7. I can't give much advice because I'm a beginner. I bought this cheap and simple to use Celestron 114 AZ Newtonian telescope a few months ago: https://www.argos.co.uk/product/5067718 The eyepieces weren't very good so after getting advice here, I bought another two eyepieces which were better quality. My intention is that if I like using a telescope I'll buy a better one later. It's easily portable at 6 lbs. With this telescope, I can see Jupiter and Saturn on a good night. But they are just soft white blobs when seen through the eyepiece. There's no colour visible. The rings of
  8. I recommend the app Sky Safari, which I downloaded from the Apple Store to a large (13 inch diagonal) iPad. The basic app costs just £3 and it's great value for money. Easy to use, you can click on a star or a planet and it will give you a page of interesting facts. I have two planispheres, one by Philips (UK), the other is by David Chandler (US) which I've just bought. These are good for identifying the brighter stars. Sky Safari is especially good at identifying the dimmer stars which aren't shown on planispheres. You can zoom in and see things in great detail. I've used it to identify
  9. I've started now to check the astronomy forecast during the day. Then in the early evening I have a closer look at the stars to see how many are easily visible. If there aren't many to see, I don't go out and I don't bother having another check later on in the evening.
  10. I bought a very basic Celestron Newtonian reflector telescope from Argos two months ago, costing £150 . It's fairly good although the eyepieces ( the little lens you look through) didn't give a sharp image so I spent a further £75 buying two better quality eyepieces. https://www.argos.co.uk/product/5067718 Because of the lockdown, the nearest Astronomy shop to me was closed. I got the Argos telescope after I saw a couple of vids of it on Youtube. I believe supplies of astronomy equipment are scarce just now. Finding the stars and planets in the skies needs lots of practice, and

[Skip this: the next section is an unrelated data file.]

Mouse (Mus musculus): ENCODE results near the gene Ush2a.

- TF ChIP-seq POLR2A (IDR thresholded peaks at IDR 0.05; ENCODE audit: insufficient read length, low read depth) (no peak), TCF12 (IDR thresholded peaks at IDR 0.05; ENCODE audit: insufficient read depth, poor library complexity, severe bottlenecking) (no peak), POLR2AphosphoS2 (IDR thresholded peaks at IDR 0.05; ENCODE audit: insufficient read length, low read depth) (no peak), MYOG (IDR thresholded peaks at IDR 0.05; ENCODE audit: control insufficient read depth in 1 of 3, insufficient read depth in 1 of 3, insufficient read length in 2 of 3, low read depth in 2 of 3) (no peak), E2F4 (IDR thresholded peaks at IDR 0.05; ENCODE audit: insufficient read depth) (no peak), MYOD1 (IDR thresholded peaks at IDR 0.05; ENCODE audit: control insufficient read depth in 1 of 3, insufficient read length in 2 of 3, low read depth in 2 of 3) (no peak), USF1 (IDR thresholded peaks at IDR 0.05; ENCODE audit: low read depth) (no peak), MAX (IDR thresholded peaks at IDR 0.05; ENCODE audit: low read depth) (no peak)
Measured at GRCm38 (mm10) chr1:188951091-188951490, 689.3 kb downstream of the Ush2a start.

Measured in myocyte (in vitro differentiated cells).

11. Thanks for all the advice,I’ll look at some of the suggested sites.
  12. I've been looking at the stars for over a year using binoculars, and at the beginning of October I bought a basic telescope. Since then the weather has been unsuitable for stagazing - night after night there's been thick cloud. I've been out with the telescope a few times and given up because of drifting cloud, or a thin haze which hides most of the starts. I tried last night to find the Andromeda Galaxy. I could see Mars in the South and Orion in the South East with the naked eye. But identification of the dimmer stars such as Pisces and Pegasus was difficult. The full moon didn't help I
  13. Thank you for the video clip and the printed instructions on collimating, I'll use them. I've just bought two good quality Skywatchers eyepieces which should improve the view through the telescope. All I need now is for the clouds to clear.
  14. Thanks, the telescope I've just bought has some useful instructions, although there's nothing about collimating. I'm sure there'll be something on the Celestron website. I've also seen collimation articles on the net.
  15. Thank you for the information on eyepieces, I'll go ahead and buy some. A final question - how do I know if the telescope needs collimating? When I've looked at the moon, or distant tv aerials, the image doesn't seem distorted.
  • Create New...

Important Information

We have placed cookies on your device to help make this website better. You can adjust your cookie settings, otherwise we'll assume you're okay to continue. By using this site, you agree to our Terms of Use.